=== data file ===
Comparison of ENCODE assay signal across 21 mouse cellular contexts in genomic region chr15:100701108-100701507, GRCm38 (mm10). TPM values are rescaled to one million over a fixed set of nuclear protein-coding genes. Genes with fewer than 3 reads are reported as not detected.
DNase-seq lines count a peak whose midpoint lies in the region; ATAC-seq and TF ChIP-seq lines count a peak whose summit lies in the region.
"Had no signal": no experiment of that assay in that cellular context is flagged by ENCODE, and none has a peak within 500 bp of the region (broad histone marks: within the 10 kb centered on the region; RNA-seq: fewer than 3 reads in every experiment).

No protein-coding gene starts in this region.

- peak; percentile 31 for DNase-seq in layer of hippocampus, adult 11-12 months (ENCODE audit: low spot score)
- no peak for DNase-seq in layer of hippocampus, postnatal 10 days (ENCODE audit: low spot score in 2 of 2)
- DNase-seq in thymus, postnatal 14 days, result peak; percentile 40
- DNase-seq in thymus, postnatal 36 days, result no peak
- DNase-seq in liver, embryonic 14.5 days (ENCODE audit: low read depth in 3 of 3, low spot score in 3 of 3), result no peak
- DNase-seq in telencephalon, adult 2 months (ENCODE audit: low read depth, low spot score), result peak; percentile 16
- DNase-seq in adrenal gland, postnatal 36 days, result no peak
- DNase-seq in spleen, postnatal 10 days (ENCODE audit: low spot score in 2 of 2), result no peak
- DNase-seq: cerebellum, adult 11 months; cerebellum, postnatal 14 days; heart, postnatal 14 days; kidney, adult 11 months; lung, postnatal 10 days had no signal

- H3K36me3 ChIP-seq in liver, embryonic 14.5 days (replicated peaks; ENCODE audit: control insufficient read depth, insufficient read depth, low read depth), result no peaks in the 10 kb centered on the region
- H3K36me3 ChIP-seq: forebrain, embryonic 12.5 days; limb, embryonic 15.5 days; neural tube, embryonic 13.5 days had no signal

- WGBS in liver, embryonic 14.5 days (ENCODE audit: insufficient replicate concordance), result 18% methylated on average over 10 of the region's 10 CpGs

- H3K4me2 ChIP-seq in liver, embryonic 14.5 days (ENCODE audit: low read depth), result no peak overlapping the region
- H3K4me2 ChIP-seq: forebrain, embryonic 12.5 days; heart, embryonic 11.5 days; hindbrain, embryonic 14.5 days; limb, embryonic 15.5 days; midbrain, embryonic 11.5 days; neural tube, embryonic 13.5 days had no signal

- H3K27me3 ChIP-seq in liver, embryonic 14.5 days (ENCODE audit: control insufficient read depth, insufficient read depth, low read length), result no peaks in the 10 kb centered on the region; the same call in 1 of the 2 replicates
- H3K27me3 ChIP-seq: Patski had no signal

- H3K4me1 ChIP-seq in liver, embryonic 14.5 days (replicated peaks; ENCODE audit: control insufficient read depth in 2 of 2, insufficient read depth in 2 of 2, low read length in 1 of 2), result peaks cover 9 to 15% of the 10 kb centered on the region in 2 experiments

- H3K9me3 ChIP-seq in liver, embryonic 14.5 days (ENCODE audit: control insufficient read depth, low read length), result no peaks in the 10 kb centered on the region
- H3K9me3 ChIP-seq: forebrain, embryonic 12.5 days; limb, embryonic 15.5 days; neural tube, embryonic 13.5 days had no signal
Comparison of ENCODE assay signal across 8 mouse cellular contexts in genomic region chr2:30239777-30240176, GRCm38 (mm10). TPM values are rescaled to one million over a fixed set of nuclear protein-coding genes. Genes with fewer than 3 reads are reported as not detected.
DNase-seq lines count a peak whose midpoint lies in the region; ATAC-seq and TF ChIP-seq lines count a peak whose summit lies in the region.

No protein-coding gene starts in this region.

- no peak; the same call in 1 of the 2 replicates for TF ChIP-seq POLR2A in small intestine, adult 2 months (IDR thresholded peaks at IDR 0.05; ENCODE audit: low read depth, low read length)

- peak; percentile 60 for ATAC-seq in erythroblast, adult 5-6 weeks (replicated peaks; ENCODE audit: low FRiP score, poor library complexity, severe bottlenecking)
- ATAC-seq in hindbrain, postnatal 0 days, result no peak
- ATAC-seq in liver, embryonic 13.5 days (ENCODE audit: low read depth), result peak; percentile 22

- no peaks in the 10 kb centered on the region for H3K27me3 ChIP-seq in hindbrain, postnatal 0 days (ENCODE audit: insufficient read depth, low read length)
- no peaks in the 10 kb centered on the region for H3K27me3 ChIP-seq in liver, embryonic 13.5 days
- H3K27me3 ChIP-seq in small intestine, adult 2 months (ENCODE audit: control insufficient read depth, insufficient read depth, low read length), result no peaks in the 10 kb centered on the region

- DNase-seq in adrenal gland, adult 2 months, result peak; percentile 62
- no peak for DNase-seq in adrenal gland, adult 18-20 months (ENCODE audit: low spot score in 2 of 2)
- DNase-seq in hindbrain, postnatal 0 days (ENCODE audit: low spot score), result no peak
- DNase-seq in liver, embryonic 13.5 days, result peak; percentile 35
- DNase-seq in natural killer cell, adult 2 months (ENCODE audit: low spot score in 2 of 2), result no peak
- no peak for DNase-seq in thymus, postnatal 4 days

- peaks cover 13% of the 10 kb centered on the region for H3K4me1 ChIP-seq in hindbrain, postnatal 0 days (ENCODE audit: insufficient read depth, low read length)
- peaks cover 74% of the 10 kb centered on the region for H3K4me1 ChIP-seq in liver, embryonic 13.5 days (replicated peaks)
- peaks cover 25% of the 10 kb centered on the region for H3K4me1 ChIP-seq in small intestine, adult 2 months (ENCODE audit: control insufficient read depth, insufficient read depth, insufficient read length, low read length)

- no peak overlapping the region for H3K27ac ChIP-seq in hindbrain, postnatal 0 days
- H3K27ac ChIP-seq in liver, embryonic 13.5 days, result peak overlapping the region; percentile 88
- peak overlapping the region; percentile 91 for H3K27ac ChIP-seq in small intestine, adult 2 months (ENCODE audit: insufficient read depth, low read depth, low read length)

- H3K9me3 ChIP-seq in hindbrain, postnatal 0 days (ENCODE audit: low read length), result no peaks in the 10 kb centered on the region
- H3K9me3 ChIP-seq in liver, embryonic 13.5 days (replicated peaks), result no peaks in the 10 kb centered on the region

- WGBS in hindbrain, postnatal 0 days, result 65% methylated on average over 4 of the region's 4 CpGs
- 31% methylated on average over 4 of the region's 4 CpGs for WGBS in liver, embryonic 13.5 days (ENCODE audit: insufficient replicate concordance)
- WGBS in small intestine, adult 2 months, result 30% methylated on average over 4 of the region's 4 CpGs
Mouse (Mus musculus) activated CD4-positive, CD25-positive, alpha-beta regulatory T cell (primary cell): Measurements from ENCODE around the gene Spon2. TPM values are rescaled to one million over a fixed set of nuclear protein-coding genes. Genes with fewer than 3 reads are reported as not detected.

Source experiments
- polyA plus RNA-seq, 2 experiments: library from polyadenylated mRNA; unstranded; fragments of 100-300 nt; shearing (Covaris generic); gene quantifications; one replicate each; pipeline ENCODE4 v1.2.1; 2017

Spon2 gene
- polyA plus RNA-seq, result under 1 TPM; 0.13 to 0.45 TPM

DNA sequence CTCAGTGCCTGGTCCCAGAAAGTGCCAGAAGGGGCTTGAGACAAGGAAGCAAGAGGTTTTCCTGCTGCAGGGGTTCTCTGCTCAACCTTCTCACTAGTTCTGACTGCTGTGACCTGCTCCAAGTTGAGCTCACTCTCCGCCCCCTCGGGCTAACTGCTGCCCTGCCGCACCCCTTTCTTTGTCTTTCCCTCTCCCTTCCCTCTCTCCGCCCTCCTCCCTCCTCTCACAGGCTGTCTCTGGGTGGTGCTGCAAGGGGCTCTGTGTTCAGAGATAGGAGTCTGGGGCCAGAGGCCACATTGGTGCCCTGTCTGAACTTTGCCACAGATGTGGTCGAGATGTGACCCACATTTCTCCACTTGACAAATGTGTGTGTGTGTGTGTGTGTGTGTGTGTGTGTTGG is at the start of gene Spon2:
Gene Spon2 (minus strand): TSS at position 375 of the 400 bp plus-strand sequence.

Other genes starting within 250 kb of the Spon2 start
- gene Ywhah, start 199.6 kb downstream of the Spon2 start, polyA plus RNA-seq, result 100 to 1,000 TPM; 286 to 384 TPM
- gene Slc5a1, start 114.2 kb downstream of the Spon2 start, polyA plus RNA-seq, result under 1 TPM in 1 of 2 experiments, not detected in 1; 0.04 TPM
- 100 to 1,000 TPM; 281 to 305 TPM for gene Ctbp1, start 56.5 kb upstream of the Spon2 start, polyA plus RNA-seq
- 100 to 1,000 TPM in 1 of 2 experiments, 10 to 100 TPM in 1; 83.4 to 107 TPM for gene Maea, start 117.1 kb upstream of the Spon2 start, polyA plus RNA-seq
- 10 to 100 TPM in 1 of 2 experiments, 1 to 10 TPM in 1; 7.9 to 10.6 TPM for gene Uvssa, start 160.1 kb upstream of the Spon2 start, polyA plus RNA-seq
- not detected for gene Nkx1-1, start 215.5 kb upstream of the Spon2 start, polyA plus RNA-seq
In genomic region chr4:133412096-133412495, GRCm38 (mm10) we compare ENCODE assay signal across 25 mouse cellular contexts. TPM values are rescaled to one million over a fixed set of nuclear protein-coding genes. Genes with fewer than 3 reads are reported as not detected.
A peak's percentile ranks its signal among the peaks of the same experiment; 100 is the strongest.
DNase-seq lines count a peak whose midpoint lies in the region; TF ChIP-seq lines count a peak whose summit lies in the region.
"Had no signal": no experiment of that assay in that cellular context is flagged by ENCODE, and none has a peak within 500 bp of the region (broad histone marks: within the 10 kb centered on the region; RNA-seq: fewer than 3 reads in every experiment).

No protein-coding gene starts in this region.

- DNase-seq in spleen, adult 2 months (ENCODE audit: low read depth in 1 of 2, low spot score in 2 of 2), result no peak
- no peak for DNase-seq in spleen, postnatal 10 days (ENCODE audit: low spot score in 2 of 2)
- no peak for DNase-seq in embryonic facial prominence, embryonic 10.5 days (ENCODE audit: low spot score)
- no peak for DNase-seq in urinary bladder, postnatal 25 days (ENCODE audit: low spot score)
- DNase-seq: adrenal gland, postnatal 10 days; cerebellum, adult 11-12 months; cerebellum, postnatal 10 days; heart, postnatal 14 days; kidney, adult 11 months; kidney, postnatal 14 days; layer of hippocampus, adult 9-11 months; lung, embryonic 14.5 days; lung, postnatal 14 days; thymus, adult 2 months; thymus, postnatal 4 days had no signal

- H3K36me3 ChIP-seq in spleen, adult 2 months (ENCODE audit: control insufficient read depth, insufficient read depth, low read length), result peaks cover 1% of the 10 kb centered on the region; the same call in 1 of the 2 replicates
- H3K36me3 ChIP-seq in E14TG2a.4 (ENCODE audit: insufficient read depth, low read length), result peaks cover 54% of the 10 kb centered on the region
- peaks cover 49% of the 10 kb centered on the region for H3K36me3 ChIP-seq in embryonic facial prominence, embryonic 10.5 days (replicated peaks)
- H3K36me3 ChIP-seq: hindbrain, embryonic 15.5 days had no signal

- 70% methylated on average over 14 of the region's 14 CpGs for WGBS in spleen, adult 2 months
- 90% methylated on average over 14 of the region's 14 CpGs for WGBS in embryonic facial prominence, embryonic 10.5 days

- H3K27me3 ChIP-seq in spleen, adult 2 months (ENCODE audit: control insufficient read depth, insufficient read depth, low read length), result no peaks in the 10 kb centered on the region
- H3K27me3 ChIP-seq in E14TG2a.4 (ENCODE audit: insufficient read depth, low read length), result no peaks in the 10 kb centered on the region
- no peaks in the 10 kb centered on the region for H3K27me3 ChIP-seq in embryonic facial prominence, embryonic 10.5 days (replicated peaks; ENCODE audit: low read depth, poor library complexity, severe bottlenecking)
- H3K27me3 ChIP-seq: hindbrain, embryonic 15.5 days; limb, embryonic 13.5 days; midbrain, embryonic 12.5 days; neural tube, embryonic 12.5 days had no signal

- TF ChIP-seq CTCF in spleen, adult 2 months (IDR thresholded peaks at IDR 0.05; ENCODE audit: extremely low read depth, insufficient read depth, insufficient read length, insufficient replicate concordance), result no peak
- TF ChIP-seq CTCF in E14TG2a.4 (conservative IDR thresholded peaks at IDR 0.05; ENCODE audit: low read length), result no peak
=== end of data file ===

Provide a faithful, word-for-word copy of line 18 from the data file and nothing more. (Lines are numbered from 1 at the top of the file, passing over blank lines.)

- H3K4me2 ChIP-seq: forebrain, embryonic 12.5 days; heart, embryonic 11.5 days; hindbrain, embryonic 14.5 days; limb, embryonic 15.5 days; midbrain, embryonic 11.5 days; neural tube, embryonic 13.5 days had no signal